Physical Fitness and a Healthy Immune System

Our immune system is what protects our bodies from bacteria and viruses that can make us sick. Our body is a vast network of cells and tissues constantly fighting against pathogens, an activity essential for our survival. Factors such as age, gender, dietary habits, as well as our medical condition influence our immune system. 

Even with the stay-at-home orders due to the novel Coronavirus, top institutions such as the CDC and WHO still encourage getting some exercise on a regular basis. Exercise has been found to improve health in some cases as it improves the body’s immune response, lowers the risk of illnesses, and reduces inflammation. Usually our bodies have a small number of immune cells. These cells are stored in lymphoid tissues and organs such as the spleen, thymus, bone marrow, and lymph nodes, where our bodies kill viruses and bacteria that cause diseases. Exercise increases blood and lymph flow as the muscles contract and this leads to an increased circulation of immune cells in our body. 

Your immune system's immediate reaction to increased physical activity will slowly fade out. That’s why regular exercise is emphasized as opposed to irregular exercising. One study found that those who engaged in aerobic exercise for five days a week or more over a 12 week period, lowered their risk of acquiring upper respiratory tract infection or URTI (common cold) by more than 40%. Inflammation is vital to the immune system as it responds to injury and infection to heal wounds. But it can also play a role in developing chronic diseases.  Increase your activity level to lower inflammation, as exercise has been found to decrease inflammation in the body.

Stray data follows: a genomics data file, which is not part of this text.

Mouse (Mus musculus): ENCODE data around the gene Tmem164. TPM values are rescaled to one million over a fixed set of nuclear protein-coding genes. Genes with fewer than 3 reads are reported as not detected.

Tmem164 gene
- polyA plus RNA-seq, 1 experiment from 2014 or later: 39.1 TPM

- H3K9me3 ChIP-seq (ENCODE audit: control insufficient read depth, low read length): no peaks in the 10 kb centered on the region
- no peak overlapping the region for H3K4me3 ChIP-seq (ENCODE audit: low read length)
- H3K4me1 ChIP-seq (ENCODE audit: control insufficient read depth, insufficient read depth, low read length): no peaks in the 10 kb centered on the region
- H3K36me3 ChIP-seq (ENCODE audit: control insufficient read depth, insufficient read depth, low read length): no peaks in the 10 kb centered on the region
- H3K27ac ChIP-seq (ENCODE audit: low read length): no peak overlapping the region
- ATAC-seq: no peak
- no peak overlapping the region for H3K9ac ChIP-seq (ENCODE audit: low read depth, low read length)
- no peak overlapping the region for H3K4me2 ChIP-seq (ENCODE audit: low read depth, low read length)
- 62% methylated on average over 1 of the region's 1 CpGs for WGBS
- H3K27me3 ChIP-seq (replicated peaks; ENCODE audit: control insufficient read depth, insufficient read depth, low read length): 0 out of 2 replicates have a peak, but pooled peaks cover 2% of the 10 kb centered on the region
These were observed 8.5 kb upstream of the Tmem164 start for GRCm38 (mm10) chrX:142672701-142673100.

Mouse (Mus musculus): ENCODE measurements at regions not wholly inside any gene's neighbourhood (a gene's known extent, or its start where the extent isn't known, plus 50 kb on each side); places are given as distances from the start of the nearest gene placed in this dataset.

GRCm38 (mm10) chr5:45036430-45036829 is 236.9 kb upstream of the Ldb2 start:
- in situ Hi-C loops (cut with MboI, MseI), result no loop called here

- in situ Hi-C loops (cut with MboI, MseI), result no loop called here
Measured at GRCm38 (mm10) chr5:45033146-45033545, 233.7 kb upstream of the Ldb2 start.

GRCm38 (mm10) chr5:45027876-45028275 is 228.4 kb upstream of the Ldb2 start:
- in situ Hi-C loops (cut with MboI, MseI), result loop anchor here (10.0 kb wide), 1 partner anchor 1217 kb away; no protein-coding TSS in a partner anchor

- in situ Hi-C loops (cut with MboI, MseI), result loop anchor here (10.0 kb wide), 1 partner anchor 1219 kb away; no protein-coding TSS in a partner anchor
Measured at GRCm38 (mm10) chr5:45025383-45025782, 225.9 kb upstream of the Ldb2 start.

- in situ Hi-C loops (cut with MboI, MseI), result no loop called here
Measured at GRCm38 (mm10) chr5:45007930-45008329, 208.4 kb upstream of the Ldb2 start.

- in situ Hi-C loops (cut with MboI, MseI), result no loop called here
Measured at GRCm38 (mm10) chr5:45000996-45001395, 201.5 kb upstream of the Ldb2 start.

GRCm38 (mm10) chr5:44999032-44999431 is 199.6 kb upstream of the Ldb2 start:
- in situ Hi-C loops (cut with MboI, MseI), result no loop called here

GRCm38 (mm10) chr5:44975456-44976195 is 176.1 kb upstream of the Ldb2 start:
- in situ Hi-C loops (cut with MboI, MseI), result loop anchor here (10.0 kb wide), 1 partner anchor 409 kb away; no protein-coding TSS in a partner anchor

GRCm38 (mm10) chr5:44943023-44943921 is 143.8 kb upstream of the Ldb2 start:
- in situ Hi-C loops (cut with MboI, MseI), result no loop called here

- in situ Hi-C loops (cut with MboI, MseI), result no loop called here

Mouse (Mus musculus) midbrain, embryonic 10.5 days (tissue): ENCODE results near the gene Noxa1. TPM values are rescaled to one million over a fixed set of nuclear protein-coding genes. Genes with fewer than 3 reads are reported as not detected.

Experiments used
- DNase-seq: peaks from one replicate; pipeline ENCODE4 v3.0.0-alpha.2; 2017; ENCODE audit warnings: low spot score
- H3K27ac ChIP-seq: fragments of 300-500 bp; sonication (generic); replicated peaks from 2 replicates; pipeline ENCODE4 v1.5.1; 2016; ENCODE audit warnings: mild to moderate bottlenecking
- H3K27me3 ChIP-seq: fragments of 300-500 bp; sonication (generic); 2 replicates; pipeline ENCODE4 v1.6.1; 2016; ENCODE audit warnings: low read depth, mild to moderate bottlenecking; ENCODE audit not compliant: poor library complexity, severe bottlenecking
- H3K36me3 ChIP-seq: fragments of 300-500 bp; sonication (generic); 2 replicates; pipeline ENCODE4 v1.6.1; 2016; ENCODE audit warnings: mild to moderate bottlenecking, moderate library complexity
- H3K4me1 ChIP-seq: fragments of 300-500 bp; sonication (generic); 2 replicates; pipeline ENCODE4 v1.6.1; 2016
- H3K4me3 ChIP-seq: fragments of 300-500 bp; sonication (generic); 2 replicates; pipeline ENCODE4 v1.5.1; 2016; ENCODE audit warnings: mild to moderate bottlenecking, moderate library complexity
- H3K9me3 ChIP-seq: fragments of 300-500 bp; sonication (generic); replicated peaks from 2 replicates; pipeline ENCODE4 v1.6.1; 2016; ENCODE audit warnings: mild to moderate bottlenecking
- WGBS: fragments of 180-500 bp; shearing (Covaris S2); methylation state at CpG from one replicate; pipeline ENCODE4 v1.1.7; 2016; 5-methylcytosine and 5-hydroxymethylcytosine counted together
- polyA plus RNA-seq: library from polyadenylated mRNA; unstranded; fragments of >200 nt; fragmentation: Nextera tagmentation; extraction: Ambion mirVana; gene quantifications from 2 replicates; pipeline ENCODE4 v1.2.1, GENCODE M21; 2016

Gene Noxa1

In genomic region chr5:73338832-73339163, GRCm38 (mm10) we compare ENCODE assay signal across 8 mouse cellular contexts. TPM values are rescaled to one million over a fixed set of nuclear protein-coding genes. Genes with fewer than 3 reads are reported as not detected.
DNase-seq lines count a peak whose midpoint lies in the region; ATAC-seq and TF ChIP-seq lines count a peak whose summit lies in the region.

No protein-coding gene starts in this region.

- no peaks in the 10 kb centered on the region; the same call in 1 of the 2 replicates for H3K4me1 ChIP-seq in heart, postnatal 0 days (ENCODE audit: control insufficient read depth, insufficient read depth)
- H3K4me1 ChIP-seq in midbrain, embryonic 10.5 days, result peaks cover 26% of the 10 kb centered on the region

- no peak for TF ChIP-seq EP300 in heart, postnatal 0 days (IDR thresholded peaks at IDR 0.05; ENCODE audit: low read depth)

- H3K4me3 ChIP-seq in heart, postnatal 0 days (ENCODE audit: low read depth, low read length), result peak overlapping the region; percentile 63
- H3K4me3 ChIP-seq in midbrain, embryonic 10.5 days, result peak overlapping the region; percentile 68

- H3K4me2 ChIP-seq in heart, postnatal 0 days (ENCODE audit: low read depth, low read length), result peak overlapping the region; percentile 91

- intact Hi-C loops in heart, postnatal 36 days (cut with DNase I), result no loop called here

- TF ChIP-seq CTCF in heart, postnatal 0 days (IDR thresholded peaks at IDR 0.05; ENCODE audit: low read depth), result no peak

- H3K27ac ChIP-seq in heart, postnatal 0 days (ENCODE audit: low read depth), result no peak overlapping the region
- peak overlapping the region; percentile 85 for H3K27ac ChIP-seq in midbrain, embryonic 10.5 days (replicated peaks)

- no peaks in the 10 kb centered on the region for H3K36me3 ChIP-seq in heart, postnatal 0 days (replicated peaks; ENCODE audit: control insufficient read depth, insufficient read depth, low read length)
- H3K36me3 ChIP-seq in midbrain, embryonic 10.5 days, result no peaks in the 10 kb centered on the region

PhysicalFitness

Moderate to high intensity exercise stimulates the immune system. Due to this immune- enhancing effect it's quite rare to see a physically active person with an upper respiratory tract infection (URTI) such as a sore throat, sinus infection or common cold. Strenuous activities on the other hand seems to temporarily alter the body’s immune defenses. Intense training, such as athletes preparing for a marathon, releases stress hormones (cortisol, endorphins, etc.) in the body. Repeated stress leads to, what the scientists call, an “open window” which is referred to a period of one to three days where the immune system is vulnerable to URTIs. There’s less research available regarding high-intensity interval training (HIIT) workouts and its effect on immunity. 

While practicing social distancing, good personal hygiene is of paramount importance during this time of novel Coronavirus. Regular moderate exercises (walking, cycling, and running) will improve a person’s overall well-being, besides giving the body its best chance to fight off infections.

Physical Activity Guide